Re: WHY DO i get 240 VOLTS ON MY hHSIlead that blows the...
You have to have a 240 volt HSI electrode. If you have a 24v, or 110v HSI you will have problems.
Check out the catalogue at System Control Engineering to see what I mean.
- If you need clarification, ask it in the comment box above.
- Better answers use proper spelling and grammar.
- Provide details, support with references or personal experience.
Tell us some more! Your answer needs to include more details to help people.You can't post answers that contain an email address.Please enter a valid email address.The email address entered is already associated to an account.Login to postPlease use English characters only.
Tip: The max point reward for answering a question is 15.
It should only do that a few times then lock out necessitating reset by cycling the power at the furnace switch or at the t-stat. More than likely your hot surface ignitor is defective. Sequence should be something like this: Call for heat, combustion air fan initiates and blows for 30 seconds during a 'pre-purge' condition, then a relay clicks to energize the hot surface ignitor. If it does not ignite the flame within a few seconds, usually around 5 or 6 seconds, the ignitor relay clicks again and drops it out.
The flame sensing rod has to see flame to rectify the ground signal to the circuit board very quickly or else raw gas would continue to dump into the heat chamber. After the HSI relay drops out on flame failure the combustion air fan continues to run for a post purge cycle to purge the heat exchanger of any unburnt fuel before the sequence is initiated again.
Unplug the ignitor molex plug. It'll be within a few inches of the HSI itself. Insert a voltage test meter set to read 120 volts into the molex plug going TO the ignitor. Re-establish the call for heat, wait for a cycle of the relay clicks and steadily watch the meter. If the ignitor is bad, you should see 120 volts at the connection you are plugged in to AFTER the 30 second pre-purge. Watch closely, you may only have a 6 second window to see it because it will drop it out on flame failure.
Of course there are other issues that could be possible, but this is the most likely. If you do determine the ignitor is bad and you obtain a replacement DO NOT TOUCH the portion of the ignitor that glows (to ignite the gas) during assembly !!!! The oil from your skin will shorten the life expectancy TREMENDOUSLY.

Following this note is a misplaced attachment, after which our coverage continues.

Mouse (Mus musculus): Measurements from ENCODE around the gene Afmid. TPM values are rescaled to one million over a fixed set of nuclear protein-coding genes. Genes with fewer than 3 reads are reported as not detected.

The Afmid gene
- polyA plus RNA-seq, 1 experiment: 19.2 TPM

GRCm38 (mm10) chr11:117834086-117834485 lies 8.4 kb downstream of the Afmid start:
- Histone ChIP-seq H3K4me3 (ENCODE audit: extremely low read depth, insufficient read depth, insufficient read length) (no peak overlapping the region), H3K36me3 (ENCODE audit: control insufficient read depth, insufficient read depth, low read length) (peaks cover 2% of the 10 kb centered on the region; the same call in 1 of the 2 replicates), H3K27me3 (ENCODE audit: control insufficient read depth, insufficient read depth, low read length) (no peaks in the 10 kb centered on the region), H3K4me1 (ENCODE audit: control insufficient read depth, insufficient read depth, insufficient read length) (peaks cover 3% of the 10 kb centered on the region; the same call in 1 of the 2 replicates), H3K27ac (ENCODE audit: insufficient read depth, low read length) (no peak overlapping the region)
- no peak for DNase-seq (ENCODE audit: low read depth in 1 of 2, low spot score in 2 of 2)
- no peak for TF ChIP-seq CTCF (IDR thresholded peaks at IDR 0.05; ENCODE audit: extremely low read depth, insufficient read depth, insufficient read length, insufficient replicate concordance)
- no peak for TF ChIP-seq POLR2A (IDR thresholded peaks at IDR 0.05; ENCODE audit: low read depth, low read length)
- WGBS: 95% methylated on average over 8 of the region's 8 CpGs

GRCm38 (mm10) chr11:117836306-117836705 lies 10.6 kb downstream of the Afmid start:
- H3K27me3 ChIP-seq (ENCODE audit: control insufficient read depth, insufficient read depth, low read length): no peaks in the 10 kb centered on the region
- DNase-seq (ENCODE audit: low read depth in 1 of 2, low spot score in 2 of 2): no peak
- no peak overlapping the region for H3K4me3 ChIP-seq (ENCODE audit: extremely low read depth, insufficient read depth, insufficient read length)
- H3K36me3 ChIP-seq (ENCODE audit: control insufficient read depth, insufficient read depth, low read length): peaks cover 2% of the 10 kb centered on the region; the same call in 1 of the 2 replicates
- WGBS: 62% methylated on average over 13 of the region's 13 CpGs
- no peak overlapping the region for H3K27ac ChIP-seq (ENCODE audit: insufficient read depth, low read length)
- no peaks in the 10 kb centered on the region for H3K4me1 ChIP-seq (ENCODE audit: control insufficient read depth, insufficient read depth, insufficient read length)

Hello, You need to test the voltage at the wires hooked up to the back side of the bake element. Each bake element wire to ground should be 120, when turned oven turned on, and 240 across the 2 of them.
If you have only 120 and no 240, then you want to UNPLUG (do not just turn off the oven control) the range. Then disconnect the wires from the bake element, and keep them away from metal. Then plug range back in (and being careful) and test each wire again between it and ground (any of the metal on the range will work). Now you will know which wire is not on. Then trace that particular wire back.
One wire will go back to the oven control switch that has the thermostat attached to it, and that is where maybe your problem lies. If they burn out, sometimes you can actually see a discolored area on the plastic oven control and this signifies that it burned up inside.if otherwise, If the hot surface glow ignitor (HSI) does not glow and all control selections and settings on the front control panel are set correctly, chances are the HSI is burned out.
Replacing the HSI part is likely to solve the problem. A very common part that burns out or becomes weak needing replacement.
Take care in solving the problem and Good luck......
Hello,Your HSI power input is 110v.If you set your meter to conuinty(ohms) setting you should get any reading(unplug it) to see it's good.NEVER touch the element ever as fingerprints will shorten the life of the ignitor.
Hello my name is Heath it will be my pleasure to assist you. The problem is probably with the ignition. Check the pilot if its a standing pilot or the hot surface ignitor if it has a HSI ignition If you ohm the hotsurface ignitor and it doesn't show resistance the HSI is shot. If its a standing pilot try lighting the pilot if it lites and doesn't stay lit then the thermocouple could be bad its the rod that sits in the pilot flame easily replaced with a universal replacement that can be found at most hardware stores.
I think you could be buying you own HSI part and replace yourself. But I would suspect that the technicians are not being careful when the install the new ones, or someone is getting their hands on them. But even at that, they are problematic. I am not sure if there are different grades of HSI's either, so that may be the problem too. They are not that hard to replace. You just need to be sure that it is the as being the cause of the failure.
I would order new ones on the Net, and replace. Just be sure not to touch the HSI, PERIOD. Use only the wrapping that the HSI comes in to hold it, and only remove when all possibility of touching it has gone.
Let me know if you have any more questions. I'll be happy to reply. I somehwat got out of the business as HSI's were coming in, but I do know the right questions to ask, and how to figure out what's happening.